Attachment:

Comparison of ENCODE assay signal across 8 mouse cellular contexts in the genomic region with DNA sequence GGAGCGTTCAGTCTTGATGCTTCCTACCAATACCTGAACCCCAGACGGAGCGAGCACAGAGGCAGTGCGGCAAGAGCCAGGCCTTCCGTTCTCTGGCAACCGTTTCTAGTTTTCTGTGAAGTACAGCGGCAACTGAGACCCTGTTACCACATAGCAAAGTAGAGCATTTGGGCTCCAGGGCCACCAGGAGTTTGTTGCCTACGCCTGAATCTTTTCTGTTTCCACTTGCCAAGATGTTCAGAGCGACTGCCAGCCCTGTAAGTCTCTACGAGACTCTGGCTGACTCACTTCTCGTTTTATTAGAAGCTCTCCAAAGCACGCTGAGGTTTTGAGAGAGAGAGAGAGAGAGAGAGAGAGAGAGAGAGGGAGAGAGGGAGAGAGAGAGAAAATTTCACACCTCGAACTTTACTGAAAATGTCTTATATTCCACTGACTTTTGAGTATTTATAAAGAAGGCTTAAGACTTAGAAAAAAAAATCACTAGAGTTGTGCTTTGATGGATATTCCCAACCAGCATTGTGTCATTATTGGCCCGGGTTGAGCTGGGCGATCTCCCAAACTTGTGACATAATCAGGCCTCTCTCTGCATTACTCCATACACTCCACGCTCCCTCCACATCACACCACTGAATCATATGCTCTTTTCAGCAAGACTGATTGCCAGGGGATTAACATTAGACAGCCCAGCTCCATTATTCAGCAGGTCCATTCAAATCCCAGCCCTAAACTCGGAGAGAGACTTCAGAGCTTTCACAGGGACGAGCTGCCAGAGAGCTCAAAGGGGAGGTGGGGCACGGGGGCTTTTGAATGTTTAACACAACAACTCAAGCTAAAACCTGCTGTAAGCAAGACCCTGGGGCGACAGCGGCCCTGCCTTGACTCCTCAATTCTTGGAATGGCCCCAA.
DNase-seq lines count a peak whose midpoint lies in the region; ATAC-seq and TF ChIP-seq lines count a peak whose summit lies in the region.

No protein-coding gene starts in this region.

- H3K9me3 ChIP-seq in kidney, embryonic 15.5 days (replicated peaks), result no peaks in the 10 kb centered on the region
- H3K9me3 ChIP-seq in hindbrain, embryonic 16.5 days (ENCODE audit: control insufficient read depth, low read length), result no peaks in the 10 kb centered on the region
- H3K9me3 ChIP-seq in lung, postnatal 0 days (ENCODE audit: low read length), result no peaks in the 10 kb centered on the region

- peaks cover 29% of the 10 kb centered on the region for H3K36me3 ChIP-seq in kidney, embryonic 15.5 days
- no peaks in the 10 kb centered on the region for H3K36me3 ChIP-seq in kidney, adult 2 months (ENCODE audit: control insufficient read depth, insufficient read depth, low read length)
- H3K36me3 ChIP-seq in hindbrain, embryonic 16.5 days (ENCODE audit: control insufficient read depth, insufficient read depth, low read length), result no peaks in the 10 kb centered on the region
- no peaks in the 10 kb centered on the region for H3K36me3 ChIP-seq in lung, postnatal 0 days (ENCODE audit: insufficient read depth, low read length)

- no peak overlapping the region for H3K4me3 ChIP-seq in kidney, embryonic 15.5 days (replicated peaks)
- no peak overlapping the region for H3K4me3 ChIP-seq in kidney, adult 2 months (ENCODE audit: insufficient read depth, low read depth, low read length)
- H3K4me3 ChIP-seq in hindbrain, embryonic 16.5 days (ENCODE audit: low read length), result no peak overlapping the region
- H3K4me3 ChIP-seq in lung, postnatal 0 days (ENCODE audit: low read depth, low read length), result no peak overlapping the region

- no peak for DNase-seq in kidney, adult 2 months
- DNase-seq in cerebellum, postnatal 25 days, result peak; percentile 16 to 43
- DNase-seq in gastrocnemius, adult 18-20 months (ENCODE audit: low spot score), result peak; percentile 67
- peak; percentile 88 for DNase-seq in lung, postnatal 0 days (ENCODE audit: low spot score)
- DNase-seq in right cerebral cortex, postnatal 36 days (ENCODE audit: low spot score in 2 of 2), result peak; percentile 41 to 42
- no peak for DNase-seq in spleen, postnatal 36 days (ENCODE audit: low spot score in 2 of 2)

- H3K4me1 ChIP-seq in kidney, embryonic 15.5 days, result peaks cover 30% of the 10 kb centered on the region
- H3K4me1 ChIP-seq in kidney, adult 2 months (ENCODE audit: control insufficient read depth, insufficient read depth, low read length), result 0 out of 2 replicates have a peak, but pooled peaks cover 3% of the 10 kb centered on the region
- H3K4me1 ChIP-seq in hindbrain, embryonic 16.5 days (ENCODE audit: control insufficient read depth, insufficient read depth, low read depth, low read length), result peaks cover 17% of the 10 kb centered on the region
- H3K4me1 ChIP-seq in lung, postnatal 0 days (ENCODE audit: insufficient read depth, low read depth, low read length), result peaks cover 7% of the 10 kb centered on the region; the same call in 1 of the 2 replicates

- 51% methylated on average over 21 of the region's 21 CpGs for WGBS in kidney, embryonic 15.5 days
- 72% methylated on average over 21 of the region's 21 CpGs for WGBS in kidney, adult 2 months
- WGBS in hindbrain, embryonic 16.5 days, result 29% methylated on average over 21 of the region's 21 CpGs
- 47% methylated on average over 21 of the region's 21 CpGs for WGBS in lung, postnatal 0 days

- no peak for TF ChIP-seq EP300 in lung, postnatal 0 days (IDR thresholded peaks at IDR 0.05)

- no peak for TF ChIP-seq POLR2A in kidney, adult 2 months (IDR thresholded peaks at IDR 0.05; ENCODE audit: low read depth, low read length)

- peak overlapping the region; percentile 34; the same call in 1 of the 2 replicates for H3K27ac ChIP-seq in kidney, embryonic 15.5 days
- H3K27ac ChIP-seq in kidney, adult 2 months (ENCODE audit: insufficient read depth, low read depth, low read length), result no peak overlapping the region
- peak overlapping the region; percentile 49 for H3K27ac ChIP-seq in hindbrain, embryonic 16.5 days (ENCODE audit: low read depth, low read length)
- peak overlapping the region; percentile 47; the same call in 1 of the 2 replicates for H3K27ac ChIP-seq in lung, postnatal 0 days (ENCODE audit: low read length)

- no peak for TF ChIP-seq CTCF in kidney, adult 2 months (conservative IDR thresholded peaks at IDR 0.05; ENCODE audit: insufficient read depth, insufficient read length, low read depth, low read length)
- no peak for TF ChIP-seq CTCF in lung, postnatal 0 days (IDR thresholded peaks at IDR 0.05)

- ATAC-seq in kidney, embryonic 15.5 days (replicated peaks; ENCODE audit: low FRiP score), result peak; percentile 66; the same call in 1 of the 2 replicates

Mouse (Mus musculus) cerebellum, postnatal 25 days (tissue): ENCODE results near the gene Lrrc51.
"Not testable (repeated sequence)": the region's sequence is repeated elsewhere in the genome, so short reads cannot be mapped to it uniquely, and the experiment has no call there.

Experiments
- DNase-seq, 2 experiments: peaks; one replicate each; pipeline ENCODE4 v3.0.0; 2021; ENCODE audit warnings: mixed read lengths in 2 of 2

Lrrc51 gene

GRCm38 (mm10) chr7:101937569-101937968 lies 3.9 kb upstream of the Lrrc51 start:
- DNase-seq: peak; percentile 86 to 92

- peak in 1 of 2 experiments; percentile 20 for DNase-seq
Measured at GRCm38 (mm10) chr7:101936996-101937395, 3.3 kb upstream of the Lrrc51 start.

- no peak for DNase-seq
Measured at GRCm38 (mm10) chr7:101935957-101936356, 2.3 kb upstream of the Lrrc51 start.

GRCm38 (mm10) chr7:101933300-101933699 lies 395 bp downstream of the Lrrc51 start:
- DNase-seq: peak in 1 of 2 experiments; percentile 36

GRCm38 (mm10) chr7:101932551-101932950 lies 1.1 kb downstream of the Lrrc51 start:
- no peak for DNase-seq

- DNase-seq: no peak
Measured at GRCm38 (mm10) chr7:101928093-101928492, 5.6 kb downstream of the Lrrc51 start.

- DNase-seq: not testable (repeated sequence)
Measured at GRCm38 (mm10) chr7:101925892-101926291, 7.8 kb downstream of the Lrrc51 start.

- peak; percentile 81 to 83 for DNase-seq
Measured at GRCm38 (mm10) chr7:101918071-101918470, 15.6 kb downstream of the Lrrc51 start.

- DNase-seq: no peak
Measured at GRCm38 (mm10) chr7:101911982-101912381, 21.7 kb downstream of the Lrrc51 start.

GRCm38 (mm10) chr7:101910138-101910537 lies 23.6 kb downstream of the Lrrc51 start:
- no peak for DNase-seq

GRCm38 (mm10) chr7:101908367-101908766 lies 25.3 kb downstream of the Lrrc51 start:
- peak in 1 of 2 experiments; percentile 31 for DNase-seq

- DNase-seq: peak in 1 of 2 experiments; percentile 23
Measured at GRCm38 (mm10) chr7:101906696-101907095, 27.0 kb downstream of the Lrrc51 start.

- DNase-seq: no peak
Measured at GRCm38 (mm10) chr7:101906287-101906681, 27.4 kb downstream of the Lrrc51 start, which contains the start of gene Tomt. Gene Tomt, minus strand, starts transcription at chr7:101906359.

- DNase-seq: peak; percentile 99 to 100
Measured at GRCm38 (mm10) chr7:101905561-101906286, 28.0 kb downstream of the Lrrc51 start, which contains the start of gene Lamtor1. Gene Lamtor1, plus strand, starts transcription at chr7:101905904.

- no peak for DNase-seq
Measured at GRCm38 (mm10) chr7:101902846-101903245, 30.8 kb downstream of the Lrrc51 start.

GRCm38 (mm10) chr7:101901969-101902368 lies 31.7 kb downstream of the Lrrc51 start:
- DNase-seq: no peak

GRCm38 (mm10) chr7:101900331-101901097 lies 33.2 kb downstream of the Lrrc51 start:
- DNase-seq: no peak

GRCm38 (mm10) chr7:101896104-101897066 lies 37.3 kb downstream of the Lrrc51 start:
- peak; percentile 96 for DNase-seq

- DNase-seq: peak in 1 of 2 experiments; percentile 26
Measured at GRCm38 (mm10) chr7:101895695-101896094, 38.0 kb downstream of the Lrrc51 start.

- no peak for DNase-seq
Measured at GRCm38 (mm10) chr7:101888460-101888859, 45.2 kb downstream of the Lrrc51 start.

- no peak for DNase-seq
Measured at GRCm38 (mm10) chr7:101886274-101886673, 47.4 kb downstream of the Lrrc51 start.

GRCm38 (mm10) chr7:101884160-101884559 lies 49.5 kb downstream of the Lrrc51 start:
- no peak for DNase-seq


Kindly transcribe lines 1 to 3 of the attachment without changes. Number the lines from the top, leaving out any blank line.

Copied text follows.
Comparison of ENCODE assay signal across 8 mouse cellular contexts in the genomic region with DNA sequence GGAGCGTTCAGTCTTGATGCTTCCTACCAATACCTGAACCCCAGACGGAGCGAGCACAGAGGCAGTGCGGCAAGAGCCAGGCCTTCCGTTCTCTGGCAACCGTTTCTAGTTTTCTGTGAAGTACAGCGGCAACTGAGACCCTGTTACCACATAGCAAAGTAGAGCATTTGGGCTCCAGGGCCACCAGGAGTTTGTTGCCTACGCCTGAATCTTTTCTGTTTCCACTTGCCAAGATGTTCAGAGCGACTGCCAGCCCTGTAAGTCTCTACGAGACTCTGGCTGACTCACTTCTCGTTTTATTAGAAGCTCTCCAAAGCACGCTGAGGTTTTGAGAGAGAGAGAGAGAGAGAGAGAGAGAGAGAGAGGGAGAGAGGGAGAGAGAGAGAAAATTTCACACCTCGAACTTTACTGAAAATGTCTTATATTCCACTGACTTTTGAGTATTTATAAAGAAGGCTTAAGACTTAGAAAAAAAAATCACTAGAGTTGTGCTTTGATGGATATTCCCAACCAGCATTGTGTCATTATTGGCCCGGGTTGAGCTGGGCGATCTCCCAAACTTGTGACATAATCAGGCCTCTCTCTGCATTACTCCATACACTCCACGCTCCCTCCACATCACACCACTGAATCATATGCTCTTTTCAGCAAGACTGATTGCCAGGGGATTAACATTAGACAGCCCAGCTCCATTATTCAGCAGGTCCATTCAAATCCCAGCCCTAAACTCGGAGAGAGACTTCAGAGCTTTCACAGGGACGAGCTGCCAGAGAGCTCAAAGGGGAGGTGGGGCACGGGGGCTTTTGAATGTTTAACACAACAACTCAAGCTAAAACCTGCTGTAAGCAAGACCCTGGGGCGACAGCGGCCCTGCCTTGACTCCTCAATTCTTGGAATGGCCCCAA.
DNase-seq lines count a peak whose midpoint lies in the region; ATAC-seq and TF ChIP-seq lines count a peak whose summit lies in the region.

No protein-coding gene starts in this region.